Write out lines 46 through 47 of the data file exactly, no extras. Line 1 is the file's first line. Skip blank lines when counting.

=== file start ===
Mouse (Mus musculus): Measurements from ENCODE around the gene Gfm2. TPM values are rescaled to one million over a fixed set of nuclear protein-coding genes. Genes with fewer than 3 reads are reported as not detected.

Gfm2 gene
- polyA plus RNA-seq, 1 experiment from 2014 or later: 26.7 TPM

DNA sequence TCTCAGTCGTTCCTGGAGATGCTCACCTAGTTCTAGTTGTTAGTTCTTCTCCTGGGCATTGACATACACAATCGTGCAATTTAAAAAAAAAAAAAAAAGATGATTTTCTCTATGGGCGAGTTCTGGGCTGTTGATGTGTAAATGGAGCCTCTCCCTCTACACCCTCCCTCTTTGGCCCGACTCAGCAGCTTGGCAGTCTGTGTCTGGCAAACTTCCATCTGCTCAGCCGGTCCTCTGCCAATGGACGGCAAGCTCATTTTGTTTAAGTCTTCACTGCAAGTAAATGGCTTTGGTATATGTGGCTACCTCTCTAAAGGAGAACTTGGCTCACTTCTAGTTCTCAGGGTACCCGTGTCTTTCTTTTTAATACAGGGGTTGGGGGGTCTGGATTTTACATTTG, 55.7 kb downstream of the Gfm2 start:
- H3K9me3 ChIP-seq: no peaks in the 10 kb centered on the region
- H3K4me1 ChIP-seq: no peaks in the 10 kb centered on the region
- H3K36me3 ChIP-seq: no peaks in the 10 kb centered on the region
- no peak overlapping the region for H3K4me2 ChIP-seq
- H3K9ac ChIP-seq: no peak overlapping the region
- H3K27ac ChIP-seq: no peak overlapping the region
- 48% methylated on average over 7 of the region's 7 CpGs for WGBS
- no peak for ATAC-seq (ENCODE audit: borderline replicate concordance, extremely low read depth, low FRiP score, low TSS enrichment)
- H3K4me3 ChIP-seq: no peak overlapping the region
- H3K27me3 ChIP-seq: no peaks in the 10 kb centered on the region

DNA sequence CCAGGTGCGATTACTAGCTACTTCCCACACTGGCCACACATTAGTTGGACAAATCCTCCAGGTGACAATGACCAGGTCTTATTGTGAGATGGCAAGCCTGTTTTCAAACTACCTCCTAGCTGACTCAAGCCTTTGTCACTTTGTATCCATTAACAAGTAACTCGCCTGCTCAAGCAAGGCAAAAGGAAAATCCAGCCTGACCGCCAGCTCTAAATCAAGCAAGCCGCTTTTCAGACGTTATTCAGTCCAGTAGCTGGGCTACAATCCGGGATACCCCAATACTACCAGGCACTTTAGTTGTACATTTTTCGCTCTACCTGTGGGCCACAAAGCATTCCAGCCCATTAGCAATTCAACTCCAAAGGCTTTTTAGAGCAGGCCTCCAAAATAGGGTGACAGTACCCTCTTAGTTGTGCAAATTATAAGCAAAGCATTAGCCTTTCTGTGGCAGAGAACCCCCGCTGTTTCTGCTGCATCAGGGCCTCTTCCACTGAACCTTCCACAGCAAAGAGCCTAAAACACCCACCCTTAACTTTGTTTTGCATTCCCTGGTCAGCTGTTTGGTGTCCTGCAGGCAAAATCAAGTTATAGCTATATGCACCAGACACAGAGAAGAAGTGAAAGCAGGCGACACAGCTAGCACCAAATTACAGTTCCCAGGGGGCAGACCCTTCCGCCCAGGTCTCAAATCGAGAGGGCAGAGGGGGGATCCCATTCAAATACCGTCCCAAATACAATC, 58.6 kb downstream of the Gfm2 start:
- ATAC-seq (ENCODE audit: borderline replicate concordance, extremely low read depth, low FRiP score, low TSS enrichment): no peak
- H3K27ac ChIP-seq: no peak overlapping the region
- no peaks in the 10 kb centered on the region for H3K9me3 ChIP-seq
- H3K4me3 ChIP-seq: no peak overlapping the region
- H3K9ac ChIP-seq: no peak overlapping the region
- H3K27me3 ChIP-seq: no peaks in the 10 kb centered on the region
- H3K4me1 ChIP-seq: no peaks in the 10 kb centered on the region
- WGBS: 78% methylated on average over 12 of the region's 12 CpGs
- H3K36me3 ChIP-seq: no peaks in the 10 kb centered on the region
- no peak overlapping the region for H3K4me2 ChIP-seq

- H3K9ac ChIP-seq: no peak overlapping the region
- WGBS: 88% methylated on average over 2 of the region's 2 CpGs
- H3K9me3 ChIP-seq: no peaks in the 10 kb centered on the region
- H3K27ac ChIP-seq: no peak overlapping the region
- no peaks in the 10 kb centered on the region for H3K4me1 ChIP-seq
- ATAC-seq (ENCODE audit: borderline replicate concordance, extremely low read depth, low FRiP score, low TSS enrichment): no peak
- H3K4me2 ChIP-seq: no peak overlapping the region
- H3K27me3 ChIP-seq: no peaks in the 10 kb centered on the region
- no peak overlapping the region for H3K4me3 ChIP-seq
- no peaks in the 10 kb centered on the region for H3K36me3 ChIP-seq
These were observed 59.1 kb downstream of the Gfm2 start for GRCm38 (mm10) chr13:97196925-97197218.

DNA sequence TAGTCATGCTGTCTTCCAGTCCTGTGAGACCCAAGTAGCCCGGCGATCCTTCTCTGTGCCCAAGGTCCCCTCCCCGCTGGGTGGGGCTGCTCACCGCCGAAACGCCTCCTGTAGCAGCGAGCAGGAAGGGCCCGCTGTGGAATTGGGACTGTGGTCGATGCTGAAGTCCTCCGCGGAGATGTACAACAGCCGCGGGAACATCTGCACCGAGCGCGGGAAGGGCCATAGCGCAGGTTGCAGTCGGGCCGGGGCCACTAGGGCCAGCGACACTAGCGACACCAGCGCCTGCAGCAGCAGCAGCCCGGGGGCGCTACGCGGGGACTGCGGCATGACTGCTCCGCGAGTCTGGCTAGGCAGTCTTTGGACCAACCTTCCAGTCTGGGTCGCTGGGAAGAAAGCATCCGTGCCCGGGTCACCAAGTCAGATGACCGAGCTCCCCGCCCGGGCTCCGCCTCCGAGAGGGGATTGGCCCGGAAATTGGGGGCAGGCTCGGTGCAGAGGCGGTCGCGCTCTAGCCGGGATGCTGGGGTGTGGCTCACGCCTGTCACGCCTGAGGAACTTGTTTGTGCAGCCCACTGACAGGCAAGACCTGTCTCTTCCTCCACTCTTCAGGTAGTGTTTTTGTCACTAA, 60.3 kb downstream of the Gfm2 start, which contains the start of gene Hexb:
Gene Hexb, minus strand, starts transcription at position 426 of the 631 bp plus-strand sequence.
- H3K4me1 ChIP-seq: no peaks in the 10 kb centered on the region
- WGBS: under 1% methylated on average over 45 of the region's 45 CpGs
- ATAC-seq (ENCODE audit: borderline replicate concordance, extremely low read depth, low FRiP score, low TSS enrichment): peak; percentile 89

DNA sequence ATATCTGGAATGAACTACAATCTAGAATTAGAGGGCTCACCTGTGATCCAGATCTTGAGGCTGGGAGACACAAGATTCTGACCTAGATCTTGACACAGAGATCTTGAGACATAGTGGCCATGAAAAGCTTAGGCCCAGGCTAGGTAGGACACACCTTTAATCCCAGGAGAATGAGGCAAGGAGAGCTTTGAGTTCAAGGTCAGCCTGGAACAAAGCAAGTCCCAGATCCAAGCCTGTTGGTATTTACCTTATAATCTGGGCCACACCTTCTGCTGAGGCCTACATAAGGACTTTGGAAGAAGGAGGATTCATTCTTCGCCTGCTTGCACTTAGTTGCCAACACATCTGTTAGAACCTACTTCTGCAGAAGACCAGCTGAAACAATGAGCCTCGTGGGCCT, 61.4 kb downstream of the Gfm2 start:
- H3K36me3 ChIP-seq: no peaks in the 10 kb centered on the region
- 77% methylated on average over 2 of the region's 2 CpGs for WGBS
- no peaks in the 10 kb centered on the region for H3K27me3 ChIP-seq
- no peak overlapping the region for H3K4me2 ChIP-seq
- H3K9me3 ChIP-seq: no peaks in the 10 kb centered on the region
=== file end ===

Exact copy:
- no peak overlapping the region for H3K4me2 ChIP-seq
- H3K9me3 ChIP-seq: no peaks in the 10 kb centered on the region